The next step up is building-/campus-based solutions, which are
typically centralized, meaning all devices communicate with a central server that authorized operators can access. This setup provides
a single control point for a building or campus, facilitates ongoing
lighting management, permits complex control-strategy programming, and can collect energy information and conduct monitoring for
maintenance and recommissioning. Offering the best opportunity for
energy savings and information, this option is the ultimate in lighting control, though it typically poses greater cost and complexity. For
that reason, current commercial building penetration is estimated at
2 percent, though it is expected to grow.
Centralized intelligent systems represent the ultimate in lighting
control, but they are sophisticated and require good design, installation and commissioning. Furthermore, manufacturers use distinct
approaches to differentiate their systems. Designers and installers
should familiarize themselves with the features and architecture of
the various systems to ensure smooth projects.
Since centralized intelligent control systems are more challenging
but have good growth potential, the remainder of this article focuses
Centralized intelligent systems
Centralized intelligent lighting control systems must be connected
within a topology. These systems may be wired, wired with wireless
accessory devices (“hybrid”), or completely wireless.
Various wired topologies are available. The most common is a bus
(basically a computer network). All control devices connect using
one pair of low-voltage wires, Ethernet or proprietary cabling.
For greater flexibility, some wired systems incorporate
wireless accessory devices (e.g., switches and sensors) that communicate with the system using one or more central gateways.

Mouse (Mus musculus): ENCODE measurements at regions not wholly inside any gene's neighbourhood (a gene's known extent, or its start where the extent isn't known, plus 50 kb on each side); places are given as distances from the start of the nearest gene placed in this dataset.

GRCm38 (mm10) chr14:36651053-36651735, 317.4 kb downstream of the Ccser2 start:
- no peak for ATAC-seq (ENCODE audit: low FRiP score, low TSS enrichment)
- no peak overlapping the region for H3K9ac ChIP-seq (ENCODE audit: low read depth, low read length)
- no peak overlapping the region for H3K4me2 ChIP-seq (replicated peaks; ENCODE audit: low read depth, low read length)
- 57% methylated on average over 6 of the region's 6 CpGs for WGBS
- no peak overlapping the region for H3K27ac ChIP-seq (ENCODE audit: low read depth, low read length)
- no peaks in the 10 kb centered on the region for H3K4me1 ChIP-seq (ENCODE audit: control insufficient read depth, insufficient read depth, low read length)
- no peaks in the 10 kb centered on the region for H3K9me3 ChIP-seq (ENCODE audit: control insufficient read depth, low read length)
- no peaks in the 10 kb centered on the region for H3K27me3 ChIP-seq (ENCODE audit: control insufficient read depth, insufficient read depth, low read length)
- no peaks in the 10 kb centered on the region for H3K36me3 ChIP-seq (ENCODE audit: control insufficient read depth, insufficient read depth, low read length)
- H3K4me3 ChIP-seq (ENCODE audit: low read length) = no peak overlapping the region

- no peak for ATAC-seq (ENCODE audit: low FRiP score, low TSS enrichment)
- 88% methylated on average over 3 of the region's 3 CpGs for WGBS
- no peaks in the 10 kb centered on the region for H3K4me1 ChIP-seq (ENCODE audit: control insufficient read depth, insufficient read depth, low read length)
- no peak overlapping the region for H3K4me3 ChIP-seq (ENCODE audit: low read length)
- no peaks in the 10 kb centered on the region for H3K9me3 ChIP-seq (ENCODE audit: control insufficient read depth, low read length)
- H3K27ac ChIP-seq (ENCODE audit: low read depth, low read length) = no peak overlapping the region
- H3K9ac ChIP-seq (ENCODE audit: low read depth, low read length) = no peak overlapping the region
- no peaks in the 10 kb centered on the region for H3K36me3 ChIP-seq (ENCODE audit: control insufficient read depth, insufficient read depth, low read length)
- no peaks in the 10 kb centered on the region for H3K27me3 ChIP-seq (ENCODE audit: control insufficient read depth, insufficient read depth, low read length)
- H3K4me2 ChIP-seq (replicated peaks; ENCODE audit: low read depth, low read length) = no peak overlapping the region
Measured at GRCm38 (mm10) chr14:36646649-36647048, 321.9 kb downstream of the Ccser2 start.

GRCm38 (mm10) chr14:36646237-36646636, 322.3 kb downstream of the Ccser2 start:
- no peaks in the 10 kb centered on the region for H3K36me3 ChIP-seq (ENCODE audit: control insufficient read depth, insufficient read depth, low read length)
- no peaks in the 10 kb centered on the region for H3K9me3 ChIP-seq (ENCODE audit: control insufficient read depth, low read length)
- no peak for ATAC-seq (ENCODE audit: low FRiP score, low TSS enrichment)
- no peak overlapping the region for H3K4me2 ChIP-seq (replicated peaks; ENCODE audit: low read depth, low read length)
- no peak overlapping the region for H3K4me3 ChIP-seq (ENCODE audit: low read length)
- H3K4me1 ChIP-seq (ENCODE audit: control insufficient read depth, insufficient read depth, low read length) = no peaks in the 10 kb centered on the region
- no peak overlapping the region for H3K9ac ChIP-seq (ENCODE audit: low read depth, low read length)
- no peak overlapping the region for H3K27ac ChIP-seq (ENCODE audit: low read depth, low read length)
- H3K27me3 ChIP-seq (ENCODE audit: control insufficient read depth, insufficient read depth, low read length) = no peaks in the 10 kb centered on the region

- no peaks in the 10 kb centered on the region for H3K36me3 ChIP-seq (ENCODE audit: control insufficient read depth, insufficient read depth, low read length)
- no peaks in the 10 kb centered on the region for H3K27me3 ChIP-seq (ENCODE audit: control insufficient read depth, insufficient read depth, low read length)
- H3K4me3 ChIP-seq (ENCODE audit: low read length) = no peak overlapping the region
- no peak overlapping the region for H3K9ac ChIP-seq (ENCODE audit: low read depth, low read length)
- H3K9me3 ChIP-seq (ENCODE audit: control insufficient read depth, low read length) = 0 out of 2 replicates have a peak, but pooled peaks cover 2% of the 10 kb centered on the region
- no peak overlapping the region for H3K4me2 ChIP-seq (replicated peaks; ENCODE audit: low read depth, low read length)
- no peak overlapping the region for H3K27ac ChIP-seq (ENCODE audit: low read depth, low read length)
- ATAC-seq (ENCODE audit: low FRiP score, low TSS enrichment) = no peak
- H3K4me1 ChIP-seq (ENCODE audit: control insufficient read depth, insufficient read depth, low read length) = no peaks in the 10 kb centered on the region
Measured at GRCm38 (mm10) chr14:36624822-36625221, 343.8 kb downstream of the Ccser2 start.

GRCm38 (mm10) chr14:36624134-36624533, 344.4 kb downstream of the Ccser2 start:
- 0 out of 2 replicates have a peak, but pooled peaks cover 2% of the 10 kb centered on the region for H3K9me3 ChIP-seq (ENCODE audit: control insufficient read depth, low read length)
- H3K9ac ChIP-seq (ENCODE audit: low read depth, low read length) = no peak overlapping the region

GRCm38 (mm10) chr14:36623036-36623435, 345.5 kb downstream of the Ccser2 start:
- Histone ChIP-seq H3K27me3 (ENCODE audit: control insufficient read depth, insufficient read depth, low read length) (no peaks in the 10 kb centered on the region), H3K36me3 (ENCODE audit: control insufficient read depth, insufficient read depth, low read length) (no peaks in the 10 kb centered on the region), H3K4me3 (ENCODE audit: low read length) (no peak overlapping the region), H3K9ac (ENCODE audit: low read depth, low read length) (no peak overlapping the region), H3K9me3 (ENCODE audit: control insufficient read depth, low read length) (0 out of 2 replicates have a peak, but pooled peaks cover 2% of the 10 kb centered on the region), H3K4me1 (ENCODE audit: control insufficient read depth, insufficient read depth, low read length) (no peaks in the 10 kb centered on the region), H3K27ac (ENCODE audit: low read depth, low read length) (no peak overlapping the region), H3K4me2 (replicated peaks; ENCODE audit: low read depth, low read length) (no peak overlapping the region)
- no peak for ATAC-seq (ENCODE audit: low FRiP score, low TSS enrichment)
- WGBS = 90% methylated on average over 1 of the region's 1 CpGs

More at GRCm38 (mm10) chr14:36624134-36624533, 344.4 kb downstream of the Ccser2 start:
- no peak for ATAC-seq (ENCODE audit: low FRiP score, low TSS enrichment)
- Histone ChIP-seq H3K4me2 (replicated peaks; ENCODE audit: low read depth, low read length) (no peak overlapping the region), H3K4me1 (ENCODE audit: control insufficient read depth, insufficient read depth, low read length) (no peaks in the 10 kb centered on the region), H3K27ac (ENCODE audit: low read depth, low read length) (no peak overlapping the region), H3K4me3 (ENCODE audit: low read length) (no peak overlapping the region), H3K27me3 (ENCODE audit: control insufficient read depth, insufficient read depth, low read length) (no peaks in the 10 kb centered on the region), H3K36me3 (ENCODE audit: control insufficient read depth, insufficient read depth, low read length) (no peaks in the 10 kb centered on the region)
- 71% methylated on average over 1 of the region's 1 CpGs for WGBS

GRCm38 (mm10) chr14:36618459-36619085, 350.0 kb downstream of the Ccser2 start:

Alternatively, the system may be completely wireless
with the majority using a self-healing mesh or star topology.
In a self-healing mesh network, data flows through a network of devices along the most efficient path; if one device
fails, the data routes through a different path (self-healing).
In a star topology, signals from all wireless devices are
transmitted within range directly to and from one or more
gateways that form the network backbone.
The centralized intelligent lighting control system is designed in
accordance with a common protocol. The protocol may be open (e.g.,
DALI and ZigBee), allowing products from different manufacturers
to mix in the same network. On the other hand, it may be proprietary
to a manufacturer. For the control system to integrate with a building
automation system (BAS), the two systems must share the same native
protocol (such as BACnet); alternatively, one can use a gateway and/
or gateway-functional programming that can translate data crossing
between the systems.
Centralized intelligent lighting control systems are set up and operated using server-based software that is accessible from a workstation.
The programmer can create zones, discover devices, assign the devices